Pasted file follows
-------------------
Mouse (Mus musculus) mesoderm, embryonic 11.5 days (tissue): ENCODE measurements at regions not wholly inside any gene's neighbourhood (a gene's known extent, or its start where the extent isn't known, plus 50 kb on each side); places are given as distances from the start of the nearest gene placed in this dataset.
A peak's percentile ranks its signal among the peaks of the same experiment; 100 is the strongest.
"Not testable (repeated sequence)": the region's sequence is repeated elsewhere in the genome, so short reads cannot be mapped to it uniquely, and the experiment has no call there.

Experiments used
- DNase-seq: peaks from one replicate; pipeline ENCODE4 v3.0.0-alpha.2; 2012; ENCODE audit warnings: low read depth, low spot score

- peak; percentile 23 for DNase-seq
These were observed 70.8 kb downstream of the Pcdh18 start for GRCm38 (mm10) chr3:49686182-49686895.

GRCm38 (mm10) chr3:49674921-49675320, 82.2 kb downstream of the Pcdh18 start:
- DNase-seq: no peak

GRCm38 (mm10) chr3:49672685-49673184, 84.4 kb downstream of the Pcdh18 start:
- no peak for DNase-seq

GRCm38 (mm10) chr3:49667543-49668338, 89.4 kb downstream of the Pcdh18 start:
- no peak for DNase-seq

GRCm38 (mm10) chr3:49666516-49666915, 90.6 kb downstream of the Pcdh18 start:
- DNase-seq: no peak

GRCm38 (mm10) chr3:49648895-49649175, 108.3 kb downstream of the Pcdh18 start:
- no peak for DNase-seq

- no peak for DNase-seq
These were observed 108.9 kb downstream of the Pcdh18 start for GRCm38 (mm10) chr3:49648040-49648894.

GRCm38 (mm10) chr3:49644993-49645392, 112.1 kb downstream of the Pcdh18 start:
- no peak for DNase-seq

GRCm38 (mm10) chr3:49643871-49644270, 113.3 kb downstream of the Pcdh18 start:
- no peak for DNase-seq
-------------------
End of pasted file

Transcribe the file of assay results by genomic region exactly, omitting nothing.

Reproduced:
Mouse (Mus musculus) mesoderm, embryonic 11.5 days (tissue): ENCODE measurements at regions not wholly inside any gene's neighbourhood (a gene's known extent, or its start where the extent isn't known, plus 50 kb on each side); places are given as distances from the start of the nearest gene placed in this dataset.
A peak's percentile ranks its signal among the peaks of the same experiment; 100 is the strongest.
"Not testable (repeated sequence)": the region's sequence is repeated elsewhere in the genome, so short reads cannot be mapped to it uniquely, and the experiment has no call there.

Experiments used
- DNase-seq: peaks from one replicate; pipeline ENCODE4 v3.0.0-alpha.2; 2012; ENCODE audit warnings: low read depth, low spot score

- peak; percentile 23 for DNase-seq
These were observed 70.8 kb downstream of the Pcdh18 start for GRCm38 (mm10) chr3:49686182-49686895.

GRCm38 (mm10) chr3:49674921-49675320, 82.2 kb downstream of the Pcdh18 start:
- DNase-seq: no peak

GRCm38 (mm10) chr3:49672685-49673184, 84.4 kb downstream of the Pcdh18 start:
- no peak for DNase-seq

GRCm38 (mm10) chr3:49667543-49668338, 89.4 kb downstream of the Pcdh18 start:
- no peak for DNase-seq

GRCm38 (mm10) chr3:49666516-49666915, 90.6 kb downstream of the Pcdh18 start:
- DNase-seq: no peak

GRCm38 (mm10) chr3:49648895-49649175, 108.3 kb downstream of the Pcdh18 start:
- no peak for DNase-seq

- no peak for DNase-seq
These were observed 108.9 kb downstream of the Pcdh18 start for GRCm38 (mm10) chr3:49648040-49648894.

GRCm38 (mm10) chr3:49644993-49645392, 112.1 kb downstream of the Pcdh18 start:
- no peak for DNase-seq

GRCm38 (mm10) chr3:49643871-49644270, 113.3 kb downstream of the Pcdh18 start:
- no peak for DNase-seq